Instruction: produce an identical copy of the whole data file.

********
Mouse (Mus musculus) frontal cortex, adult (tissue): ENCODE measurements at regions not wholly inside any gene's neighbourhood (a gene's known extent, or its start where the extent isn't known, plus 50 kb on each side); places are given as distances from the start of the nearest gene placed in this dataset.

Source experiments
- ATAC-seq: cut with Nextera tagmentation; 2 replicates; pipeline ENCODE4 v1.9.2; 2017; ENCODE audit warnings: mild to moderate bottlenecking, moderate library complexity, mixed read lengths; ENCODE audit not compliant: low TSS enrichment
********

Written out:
Mouse (Mus musculus) frontal cortex, adult (tissue): ENCODE measurements at regions not wholly inside any gene's neighbourhood (a gene's known extent, or its start where the extent isn't known, plus 50 kb on each side); places are given as distances from the start of the nearest gene placed in this dataset.

Source experiments
- ATAC-seq: cut with Nextera tagmentation; 2 replicates; pipeline ENCODE4 v1.9.2; 2017; ENCODE audit warnings: mild to moderate bottlenecking, moderate library complexity, mixed read lengths; ENCODE audit not compliant: low TSS enrichment